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Int. J. Environ. Res. Public Health 2016, 13(4), 358; doi:10.3390/ijerph13040358

Article
Children’s Blood Lead Seasonality in Flint, Michigan (USA), and Soil-Sourced Lead Hazard Risks
Mark A.S. Laidlaw 1,*, Gabriel M. Filippelli 2, Richard C. Sadler 3, Christopher R. Gonzales 4, Andrew S. Ball 1 and Howard W. Mielke 4
1
Centre for Environmental Sustainability and Remediation (EnSuRe), School of Science, Royal Melbourne Institute of Technology (RMIT) University, PO Box 71, Bundoora, Victoria 3083, Australia
2
Department of Earth Sciences and Center for Urban Health, Indiana University—Purdue University Indianapolis (IUPUI), Indianapolis, IN 46202, USA
3
Department of Family Medicine, College of Human Medicine, Michigan State University, Flint, MI 48502, USA
4
Department of Pharmacology, Tulane University School of Medicine, New Orleans, LA 70112, USA
*
Correspondence: Tel.: +61-042-755-5191
Academic Editor: Paul B. Tchounwou
Received: 5 February 2016 / Accepted: 21 March 2016 / Published: 25 March 2016

Abstract

: In Flint; MI; USA; a public health crisis resulted from the switching of the water supply from Lake Huron to a more corrosive source from the Flint River in April 2014; which caused lead to leach from water lines. Between 2010 and 2015; Flint area children’s average blood lead patterns display consistent peaks in the third quarter of the year. The third quarter blood lead peaks displayed a declining trend between 2010 and 2013; then rose abruptly between the third quarters of 2013 from 3.6% blood lead levels ≥5 µg/dL to a peak of about 7% in the third quarter of 2014; an increase of approximately 50%. The percentage of blood lead level ≥5 µg/dL in the first quarter of 2015 then dropped to 2.3%; which was the same percentage as the first quarter of 2014 (prior to the Flint River water source change). The Flint quarterly blood lead level peak then rose to about 6% blood lead levels ≥ 5 µg/dL in the third quarter of 2015; and then declined to about 2.5% in the fourth quarter of 2015. Soil lead data collected by Edible Flint food collaborative reveal generally higher soil lead values in the metropolitan center for Flint; with lower values in the outskirts of the city. The questions that are not being asked is why did children’s blood lead levels display a seasonal blood lead pattern before the introduction of the new water supply in Flint; and what are the implications of these seasonal blood lead patterns? Based upon previous findings in Detroit and other North American cities we infer that resuspension to the air of lead in the form of dust from lead contaminated soils in Flint appears to be a persistent contribution to lead exposure of Flint children even before the change in the water supply from Lake Huron to the Flint River.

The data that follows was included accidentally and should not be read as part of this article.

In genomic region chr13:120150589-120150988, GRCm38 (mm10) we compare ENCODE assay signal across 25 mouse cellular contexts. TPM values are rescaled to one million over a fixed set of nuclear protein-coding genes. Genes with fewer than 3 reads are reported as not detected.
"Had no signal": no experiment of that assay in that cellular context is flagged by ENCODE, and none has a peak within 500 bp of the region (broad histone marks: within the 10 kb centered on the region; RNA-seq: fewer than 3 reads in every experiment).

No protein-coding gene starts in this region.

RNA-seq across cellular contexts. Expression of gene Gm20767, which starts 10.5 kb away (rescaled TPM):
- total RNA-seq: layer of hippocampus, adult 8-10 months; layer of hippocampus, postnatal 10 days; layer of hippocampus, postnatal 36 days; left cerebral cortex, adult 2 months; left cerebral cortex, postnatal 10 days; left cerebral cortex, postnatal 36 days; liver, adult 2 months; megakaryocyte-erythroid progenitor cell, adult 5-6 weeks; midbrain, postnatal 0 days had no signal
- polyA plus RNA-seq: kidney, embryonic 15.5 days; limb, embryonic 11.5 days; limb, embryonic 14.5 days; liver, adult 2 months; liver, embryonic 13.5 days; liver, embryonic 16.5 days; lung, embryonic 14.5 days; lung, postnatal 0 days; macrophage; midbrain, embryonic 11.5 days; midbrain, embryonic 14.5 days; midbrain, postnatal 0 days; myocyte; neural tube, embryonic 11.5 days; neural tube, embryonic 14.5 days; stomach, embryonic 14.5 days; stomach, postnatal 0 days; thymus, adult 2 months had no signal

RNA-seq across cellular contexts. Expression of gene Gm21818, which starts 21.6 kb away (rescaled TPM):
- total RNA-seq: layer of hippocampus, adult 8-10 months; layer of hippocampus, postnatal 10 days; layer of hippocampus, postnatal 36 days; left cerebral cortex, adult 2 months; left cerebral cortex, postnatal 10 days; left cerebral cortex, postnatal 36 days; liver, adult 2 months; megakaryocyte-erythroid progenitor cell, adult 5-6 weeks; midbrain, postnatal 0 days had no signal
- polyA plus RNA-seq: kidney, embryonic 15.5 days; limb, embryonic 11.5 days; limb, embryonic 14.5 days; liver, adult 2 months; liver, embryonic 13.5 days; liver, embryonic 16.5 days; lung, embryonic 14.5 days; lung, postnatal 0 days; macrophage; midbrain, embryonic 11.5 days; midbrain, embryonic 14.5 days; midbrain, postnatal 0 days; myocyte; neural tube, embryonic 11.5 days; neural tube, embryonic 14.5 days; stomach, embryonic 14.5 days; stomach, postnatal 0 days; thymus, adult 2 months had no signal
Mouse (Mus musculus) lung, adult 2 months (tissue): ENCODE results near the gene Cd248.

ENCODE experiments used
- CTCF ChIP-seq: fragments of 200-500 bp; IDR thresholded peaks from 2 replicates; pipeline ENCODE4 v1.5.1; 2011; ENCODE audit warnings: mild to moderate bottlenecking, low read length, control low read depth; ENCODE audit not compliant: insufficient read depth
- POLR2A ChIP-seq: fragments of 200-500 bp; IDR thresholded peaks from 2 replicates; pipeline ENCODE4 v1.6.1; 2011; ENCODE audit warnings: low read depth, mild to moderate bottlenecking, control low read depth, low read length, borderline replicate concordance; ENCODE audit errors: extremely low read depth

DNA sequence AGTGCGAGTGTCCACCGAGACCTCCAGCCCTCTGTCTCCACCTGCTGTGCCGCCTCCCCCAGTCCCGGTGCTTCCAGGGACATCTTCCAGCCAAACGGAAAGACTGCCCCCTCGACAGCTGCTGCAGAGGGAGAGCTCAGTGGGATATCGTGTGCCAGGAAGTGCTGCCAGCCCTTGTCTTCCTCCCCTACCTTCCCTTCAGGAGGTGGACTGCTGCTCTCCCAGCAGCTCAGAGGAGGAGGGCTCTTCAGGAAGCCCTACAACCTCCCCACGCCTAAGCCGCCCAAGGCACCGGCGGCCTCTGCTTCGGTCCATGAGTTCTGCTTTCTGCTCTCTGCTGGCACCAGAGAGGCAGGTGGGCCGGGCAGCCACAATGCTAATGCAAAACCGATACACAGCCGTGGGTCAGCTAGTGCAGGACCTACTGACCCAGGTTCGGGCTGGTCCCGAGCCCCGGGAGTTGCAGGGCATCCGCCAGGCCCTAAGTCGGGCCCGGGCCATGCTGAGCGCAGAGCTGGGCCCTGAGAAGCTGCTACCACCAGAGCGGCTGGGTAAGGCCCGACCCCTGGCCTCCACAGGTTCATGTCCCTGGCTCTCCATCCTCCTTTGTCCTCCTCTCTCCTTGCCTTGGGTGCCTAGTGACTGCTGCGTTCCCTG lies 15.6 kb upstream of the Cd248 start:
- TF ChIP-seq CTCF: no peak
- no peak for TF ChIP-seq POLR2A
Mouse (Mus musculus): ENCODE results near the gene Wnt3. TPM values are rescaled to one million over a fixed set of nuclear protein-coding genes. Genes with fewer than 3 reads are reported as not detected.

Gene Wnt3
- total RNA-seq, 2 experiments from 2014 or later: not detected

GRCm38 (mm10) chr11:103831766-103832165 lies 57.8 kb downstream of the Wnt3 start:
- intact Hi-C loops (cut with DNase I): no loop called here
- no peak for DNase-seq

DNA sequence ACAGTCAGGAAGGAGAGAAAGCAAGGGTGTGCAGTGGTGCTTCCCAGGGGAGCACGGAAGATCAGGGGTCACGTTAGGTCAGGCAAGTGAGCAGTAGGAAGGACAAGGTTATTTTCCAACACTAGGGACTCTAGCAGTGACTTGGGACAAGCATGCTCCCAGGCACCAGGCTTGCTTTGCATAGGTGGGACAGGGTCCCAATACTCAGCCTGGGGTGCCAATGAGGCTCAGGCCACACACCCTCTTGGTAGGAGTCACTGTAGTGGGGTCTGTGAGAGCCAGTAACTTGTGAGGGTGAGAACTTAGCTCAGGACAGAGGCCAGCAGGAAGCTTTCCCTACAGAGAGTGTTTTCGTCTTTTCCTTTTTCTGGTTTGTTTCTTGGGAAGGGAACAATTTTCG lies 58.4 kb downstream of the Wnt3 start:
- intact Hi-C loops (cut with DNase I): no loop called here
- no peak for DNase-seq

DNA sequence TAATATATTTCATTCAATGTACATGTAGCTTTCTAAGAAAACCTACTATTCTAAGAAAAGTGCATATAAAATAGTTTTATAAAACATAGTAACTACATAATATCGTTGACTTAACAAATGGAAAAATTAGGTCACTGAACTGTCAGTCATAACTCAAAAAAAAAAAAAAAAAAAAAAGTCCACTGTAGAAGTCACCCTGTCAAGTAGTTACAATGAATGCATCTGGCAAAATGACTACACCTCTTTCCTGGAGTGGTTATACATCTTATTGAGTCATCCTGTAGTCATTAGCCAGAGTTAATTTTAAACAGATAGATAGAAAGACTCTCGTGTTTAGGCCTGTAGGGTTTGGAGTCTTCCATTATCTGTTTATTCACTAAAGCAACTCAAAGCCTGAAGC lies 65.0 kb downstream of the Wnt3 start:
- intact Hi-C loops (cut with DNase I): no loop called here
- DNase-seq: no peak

Keywords:
Flint; water; lead exposure; soil; seasonality; blood lead; lead poisoning

1. Introduction

Lead is a pernicious and widespread pollutant, with a very clear and incontrovertible link between exposure and human disease. The environmental sources of exposure in the modern landscape are many, including largely legacy sources such as leaded gasoline [1], lead-based paints [2], lead leached from water pipes and solder [3], and industrially-sourced lead [4]. Most of these legacy sources were removed from the consumer stream after regulations in the latter part of the 20th century, although the damage was already done, in a sense, as the insolubility of lead in natural systems resulted in the accumulation and concentration of lead in surface soils and dust over decades. Older inner city areas are particular hotspots for legacy lead and commonly exhibit the highest levels of lead exposure in urban populations.